Technological advances have enabled businesses and managers to consolidate data and information online. Through these practices, business has been born and some have failed. There are many examples of business that have failed due to not updating and following the trend but there are much more that have succeeded and exemplify what it is to be a ‘connected’ business. By connected, what is meant is that businesses have incorporated technology and equipment to simplify outdated processes. For example, compare writing reports with pen and paper to something like compiling a document with MS Word. Online accounting could be interpreted as using a web-based bookkeeping service or having an external company that does your accounting off-site and provides the service over the internet. Both have their respective pros and cons. Mainly, with consideration to web-based programmes, Pros are control and accessibility, while cons range from ease of use and slow response time to potential security threats and information theft. On the other hand, having an external accounting company to control and maintain business records reinforces pros on levels such as cost, simplicity, security and remote access to name a few; with cons orientated around Web access.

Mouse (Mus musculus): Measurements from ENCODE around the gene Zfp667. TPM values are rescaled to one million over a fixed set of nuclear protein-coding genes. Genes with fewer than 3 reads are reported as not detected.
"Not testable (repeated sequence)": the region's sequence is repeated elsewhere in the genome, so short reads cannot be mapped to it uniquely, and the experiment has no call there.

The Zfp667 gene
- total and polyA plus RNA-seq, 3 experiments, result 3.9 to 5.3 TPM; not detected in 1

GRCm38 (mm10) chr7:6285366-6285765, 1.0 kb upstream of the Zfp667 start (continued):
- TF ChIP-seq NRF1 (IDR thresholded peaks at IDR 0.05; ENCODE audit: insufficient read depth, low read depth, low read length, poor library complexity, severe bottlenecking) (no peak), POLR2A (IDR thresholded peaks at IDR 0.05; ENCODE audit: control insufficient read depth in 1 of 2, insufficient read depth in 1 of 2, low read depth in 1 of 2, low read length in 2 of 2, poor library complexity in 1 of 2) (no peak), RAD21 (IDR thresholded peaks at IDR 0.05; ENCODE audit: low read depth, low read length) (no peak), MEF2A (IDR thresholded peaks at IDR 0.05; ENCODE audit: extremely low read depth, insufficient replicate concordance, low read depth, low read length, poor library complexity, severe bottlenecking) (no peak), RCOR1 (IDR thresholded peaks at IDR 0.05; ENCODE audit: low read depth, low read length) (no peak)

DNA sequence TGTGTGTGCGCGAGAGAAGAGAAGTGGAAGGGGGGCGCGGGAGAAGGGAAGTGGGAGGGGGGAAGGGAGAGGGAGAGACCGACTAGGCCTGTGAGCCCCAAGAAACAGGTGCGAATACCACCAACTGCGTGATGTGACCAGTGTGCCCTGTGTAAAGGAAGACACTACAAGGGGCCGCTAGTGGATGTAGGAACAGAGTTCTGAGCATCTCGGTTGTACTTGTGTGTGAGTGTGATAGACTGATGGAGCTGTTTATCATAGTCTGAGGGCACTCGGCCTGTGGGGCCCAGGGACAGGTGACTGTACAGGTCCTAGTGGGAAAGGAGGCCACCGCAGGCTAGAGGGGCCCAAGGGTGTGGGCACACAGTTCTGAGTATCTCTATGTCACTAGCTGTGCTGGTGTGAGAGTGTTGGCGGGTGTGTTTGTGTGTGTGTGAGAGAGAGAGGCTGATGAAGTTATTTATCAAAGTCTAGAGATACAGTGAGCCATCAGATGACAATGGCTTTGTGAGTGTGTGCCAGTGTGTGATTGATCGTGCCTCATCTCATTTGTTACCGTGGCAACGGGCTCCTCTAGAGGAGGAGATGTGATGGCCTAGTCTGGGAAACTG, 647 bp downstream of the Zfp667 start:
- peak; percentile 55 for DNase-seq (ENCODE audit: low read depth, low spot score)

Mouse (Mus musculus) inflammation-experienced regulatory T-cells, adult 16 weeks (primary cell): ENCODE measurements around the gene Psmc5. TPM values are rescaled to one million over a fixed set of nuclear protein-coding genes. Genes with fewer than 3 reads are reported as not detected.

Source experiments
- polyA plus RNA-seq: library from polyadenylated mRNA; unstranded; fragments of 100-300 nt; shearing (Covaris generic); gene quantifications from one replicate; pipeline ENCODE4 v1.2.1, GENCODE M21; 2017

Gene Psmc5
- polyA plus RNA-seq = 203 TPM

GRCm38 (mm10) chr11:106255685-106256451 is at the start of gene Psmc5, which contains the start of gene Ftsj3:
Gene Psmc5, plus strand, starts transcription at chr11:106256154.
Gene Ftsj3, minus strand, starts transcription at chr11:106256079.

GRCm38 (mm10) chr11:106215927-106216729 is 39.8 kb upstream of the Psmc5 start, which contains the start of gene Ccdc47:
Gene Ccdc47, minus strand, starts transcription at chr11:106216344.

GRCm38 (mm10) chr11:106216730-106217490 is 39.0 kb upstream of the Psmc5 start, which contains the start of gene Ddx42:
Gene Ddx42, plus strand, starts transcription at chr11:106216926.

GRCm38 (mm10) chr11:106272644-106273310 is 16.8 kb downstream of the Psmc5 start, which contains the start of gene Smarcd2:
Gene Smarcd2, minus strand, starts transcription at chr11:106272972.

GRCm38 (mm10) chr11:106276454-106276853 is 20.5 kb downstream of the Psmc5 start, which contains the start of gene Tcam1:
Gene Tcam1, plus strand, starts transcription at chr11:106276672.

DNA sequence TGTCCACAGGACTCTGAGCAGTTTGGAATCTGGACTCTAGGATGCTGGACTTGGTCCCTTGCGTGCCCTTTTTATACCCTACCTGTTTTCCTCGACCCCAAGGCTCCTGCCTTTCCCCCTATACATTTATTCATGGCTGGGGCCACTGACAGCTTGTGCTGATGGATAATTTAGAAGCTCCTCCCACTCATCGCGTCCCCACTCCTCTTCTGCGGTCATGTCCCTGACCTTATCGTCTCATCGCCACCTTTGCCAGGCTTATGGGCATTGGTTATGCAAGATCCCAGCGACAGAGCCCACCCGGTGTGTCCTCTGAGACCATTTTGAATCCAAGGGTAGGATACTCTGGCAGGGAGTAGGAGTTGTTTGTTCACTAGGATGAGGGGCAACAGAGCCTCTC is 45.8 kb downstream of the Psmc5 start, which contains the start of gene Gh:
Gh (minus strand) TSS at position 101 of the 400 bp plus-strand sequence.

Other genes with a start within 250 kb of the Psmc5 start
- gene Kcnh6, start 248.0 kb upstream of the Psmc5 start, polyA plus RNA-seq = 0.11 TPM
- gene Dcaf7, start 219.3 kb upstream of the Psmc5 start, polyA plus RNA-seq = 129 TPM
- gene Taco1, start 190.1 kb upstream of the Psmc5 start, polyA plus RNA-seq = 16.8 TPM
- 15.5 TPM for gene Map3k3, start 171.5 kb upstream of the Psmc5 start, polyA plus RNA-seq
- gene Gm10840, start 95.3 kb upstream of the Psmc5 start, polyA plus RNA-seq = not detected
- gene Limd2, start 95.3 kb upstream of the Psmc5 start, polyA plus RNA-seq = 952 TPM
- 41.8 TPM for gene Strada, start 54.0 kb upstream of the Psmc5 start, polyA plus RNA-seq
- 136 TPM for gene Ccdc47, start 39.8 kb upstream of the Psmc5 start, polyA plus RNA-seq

Analysing more in depth on small businesses and how they structure themselves, allows for in-depth understanding of which method would suit which business type more effectively. The structure typically involves a person doing one or multiple of the functions that are marketing, finance, sales distribution etc. All of which have their own time and monetary constraints. Considering the financial restrictions on such businesses puts into perspective the level of constraint that managers face when making such decisions. Considering the time and money involved in hiring and training staff the business processes, appropriate monthly payments to an external accounting firm would be the best option almost every time.